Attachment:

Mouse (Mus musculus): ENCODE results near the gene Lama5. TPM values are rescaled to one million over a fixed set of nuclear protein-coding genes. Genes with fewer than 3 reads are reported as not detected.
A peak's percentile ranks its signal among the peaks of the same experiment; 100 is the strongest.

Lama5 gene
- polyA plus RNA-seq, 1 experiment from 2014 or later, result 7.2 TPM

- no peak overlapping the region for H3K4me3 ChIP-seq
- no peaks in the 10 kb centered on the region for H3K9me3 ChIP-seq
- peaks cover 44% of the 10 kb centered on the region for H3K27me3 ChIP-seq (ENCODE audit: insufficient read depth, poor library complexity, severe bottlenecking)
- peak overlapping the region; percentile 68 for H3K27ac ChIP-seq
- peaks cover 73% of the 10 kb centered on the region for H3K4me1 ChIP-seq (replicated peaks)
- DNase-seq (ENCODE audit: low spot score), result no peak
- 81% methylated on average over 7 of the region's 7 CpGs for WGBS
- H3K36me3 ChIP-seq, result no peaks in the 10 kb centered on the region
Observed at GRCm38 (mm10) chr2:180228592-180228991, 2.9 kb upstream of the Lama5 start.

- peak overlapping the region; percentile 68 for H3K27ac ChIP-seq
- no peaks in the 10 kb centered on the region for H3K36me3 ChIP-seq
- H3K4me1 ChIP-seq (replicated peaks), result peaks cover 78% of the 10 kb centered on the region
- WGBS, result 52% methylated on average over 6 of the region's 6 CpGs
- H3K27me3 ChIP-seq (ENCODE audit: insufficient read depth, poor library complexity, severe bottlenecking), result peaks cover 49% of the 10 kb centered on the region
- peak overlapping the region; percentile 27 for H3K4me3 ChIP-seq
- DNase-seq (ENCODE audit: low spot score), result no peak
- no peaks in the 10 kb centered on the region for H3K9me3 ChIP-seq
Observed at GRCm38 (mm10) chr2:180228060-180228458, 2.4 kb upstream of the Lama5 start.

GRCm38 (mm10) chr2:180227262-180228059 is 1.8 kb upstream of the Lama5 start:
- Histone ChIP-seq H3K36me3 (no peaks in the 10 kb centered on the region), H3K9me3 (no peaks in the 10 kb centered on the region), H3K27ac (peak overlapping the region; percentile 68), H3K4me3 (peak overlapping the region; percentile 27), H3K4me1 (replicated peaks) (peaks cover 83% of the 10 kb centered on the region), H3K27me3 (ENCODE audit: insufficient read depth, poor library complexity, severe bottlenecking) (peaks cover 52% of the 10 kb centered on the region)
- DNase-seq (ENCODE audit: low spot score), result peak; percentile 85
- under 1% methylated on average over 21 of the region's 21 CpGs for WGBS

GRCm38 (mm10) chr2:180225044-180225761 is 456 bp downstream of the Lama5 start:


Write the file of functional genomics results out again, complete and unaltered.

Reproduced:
Mouse (Mus musculus): ENCODE results near the gene Lama5. TPM values are rescaled to one million over a fixed set of nuclear protein-coding genes. Genes with fewer than 3 reads are reported as not detected.
A peak's percentile ranks its signal among the peaks of the same experiment; 100 is the strongest.

Lama5 gene
- polyA plus RNA-seq, 1 experiment from 2014 or later, result 7.2 TPM

- no peak overlapping the region for H3K4me3 ChIP-seq
- no peaks in the 10 kb centered on the region for H3K9me3 ChIP-seq
- peaks cover 44% of the 10 kb centered on the region for H3K27me3 ChIP-seq (ENCODE audit: insufficient read depth, poor library complexity, severe bottlenecking)
- peak overlapping the region; percentile 68 for H3K27ac ChIP-seq
- peaks cover 73% of the 10 kb centered on the region for H3K4me1 ChIP-seq (replicated peaks)
- DNase-seq (ENCODE audit: low spot score), result no peak
- 81% methylated on average over 7 of the region's 7 CpGs for WGBS
- H3K36me3 ChIP-seq, result no peaks in the 10 kb centered on the region
Observed at GRCm38 (mm10) chr2:180228592-180228991, 2.9 kb upstream of the Lama5 start.

- peak overlapping the region; percentile 68 for H3K27ac ChIP-seq
- no peaks in the 10 kb centered on the region for H3K36me3 ChIP-seq
- H3K4me1 ChIP-seq (replicated peaks), result peaks cover 78% of the 10 kb centered on the region
- WGBS, result 52% methylated on average over 6 of the region's 6 CpGs
- H3K27me3 ChIP-seq (ENCODE audit: insufficient read depth, poor library complexity, severe bottlenecking), result peaks cover 49% of the 10 kb centered on the region
- peak overlapping the region; percentile 27 for H3K4me3 ChIP-seq
- DNase-seq (ENCODE audit: low spot score), result no peak
- no peaks in the 10 kb centered on the region for H3K9me3 ChIP-seq
Observed at GRCm38 (mm10) chr2:180228060-180228458, 2.4 kb upstream of the Lama5 start.

GRCm38 (mm10) chr2:180227262-180228059 is 1.8 kb upstream of the Lama5 start:
- Histone ChIP-seq H3K36me3 (no peaks in the 10 kb centered on the region), H3K9me3 (no peaks in the 10 kb centered on the region), H3K27ac (peak overlapping the region; percentile 68), H3K4me3 (peak overlapping the region; percentile 27), H3K4me1 (replicated peaks) (peaks cover 83% of the 10 kb centered on the region), H3K27me3 (ENCODE audit: insufficient read depth, poor library complexity, severe bottlenecking) (peaks cover 52% of the 10 kb centered on the region)
- DNase-seq (ENCODE audit: low spot score), result peak; percentile 85
- under 1% methylated on average over 21 of the region's 21 CpGs for WGBS

GRCm38 (mm10) chr2:180225044-180225761 is 456 bp downstream of the Lama5 start: